• Barbour M.M., Schurr U., Henry B.K., Wong S.C. & Farquhar G.D. (2000) Variation in the oxygen isotope ratio of phloem sap sucrose from castor bean. Evidence in support of the Péclet effect. Plant Physiology 123, 671679.
  • Bariac T. (1987) Evolutions de l'oxygène-18 et du deuterium de l'eau dans le continuum sol-plante-atmosphère. Bulletin du G.F.H.N. 21, 1133.
  • Bariac T., Jusserand C. & Mariotti A. (1990) Evolution spatio-temporelle de la composition isotopique de l'eau dans le continuum sol-plante-atmosphère. Geochimica et Cosmochimica Acta 54, 413424.
  • Bariac T., Deleens E., Gerbaud A., Andre M. & Mariotti A. (1991) La composition isotopique (18O,2H) de la vapeur d'eau transpirée: etude en conditions asservies. Geochimica et Cosmochimica Acta 55, 33913402.
  • Bariac T., Gonzalez-Dunia J., Tardieu F., Tessier D. & Mariotti A. (1994a) Variabilité spatiale de la composition isotopique de l'eau (18O,2H) au sein des organes des plantes aériennes: 1. Approche en conditions controlées: spatial variation of the isotopic composition of water (18O,2H) in organs of aerophytic plants: 1. Assessment under laboratory conditions. Chemical Geology 115, 307315.
  • Bariac T., Gonzalez-Dunia J., Katerji N., Bethenod O., Bertolini J.M. & Mariotti A. (1994b) Variabilité spatio-temporelle de la composition isotopique de l'eau (18O,2H) dans le continuum sol-plante-atmosphere 2. Approche en conditions naturelles: spatial variation of the isotopic composition of water (18O,2H) in the soil-plant-atmosphere system. 2. Assessment under field conditions. Chemical Geology 115, 317333.
  • Barnes B., Farquhar G.D. & Gan K. (2004) Modelling the isotope enrichment of leaf water. Journal of Mathematical Biology 48, 672702.
  • Buckley T.N. & Mott K.A. (2000) Stomatal responses to non-local changes in PFD: evidence for long-distance hydraulic interactions. Plant, Cell & Environment 23, 301309.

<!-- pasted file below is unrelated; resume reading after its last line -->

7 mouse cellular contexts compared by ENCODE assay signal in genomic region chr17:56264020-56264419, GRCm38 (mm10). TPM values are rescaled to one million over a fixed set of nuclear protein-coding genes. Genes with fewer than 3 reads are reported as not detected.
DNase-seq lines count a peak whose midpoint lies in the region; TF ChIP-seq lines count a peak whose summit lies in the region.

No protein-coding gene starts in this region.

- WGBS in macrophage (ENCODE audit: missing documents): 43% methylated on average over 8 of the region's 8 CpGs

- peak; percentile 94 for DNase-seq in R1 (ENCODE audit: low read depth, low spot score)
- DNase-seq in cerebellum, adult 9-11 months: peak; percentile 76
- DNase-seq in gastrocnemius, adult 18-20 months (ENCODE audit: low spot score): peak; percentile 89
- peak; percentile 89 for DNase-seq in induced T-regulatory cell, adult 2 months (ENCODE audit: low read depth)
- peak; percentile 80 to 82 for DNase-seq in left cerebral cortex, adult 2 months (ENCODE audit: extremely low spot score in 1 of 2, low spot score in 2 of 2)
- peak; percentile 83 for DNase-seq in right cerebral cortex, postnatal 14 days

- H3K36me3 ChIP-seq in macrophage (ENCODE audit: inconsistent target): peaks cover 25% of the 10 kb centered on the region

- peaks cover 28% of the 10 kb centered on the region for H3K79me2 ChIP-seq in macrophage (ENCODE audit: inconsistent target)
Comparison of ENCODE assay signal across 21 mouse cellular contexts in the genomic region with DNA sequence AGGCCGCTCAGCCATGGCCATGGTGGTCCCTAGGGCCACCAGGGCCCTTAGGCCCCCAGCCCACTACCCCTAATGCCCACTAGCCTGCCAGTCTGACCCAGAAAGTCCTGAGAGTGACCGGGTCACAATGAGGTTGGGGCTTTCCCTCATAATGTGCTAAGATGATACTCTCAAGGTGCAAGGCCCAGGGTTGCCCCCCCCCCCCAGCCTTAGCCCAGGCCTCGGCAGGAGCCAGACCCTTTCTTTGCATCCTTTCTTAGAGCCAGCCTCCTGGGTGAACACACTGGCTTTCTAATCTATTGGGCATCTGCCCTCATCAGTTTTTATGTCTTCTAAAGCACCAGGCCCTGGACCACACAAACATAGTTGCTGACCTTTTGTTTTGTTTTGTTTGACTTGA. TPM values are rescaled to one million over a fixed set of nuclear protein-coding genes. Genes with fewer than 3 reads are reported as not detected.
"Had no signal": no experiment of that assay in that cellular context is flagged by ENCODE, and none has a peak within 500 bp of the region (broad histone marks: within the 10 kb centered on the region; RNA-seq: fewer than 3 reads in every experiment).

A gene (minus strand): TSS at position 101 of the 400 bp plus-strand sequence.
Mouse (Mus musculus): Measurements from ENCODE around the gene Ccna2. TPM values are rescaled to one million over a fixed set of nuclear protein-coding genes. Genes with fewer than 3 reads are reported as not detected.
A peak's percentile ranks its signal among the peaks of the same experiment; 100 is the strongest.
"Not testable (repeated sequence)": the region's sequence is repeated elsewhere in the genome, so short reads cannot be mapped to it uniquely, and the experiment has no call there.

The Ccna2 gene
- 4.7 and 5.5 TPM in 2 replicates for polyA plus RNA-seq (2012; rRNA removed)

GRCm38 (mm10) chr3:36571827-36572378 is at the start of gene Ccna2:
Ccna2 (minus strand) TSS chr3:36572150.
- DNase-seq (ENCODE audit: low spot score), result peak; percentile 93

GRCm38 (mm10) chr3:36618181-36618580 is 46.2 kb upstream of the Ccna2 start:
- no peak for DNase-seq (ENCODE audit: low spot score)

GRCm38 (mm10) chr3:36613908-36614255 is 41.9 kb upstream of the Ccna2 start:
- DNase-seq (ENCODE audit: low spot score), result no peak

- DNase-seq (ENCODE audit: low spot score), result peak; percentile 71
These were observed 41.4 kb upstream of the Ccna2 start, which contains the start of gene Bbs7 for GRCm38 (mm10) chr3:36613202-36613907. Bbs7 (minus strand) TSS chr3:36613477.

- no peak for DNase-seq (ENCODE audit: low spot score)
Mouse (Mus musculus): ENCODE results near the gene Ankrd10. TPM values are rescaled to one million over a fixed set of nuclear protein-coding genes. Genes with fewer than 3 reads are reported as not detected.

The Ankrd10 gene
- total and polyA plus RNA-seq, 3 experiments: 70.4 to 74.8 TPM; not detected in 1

• Cappa C.D., Hendricks M.B., DePaolo D.J. & Cohen R.C. (2003) Isotopic fractionation of water during evaporation. Journal of Geophysical Research 108 (D16), 4525. doi: 10.1029/2003JD003597
  • Cernusak L.A., Pate J.S. & Farquhar G.D. (2002) Diurnal variation in the stable isotope composition of water and dry matter in fruiting Lupinus angustifolius under field conditions. Plant, Cell & Environment 25, 893907.
  • Dongmann G., Nürnberg H.W., Förstel H. & Wagener K. (1974) On the enrichment of H218O in the leaves of transpiring plants. Radiation and Environmental Biophysics 11, 4152.
  • Easteal A.J., Edge A.V.J. & Woolf, L.A. (1984) Isotope effects in water. Tracer diffusion coefficients for H218O in ordinary water. Journal of Physical Chemistry 88, 60606063.
  • Farquhar G.D. & Cernusak L.A. (2005) On the isotopic composition of leaf water in the non-steady state. Functional Plant Biology 32, 293303.
  • Farquhar G.D. & Gan K.S. (2003) On the progressive enrichment of the oxygen isotopic composition of water along a leaf. Plant, Cell & Environment 26, 15791597.
  • Farquhar G.D. & Lloyd J. (1993) Carbon and oxygen isotope effects in the exchange of carbon dioxide between terrestrial plants and the atmosphere. In Stable Isotopes and Plant Carbon–Water Relations (eds J.R.Ehleringer, A.E.Hall & G.D.Farquhar), pp. 4770. Academic Press, San Diego, CA, USA.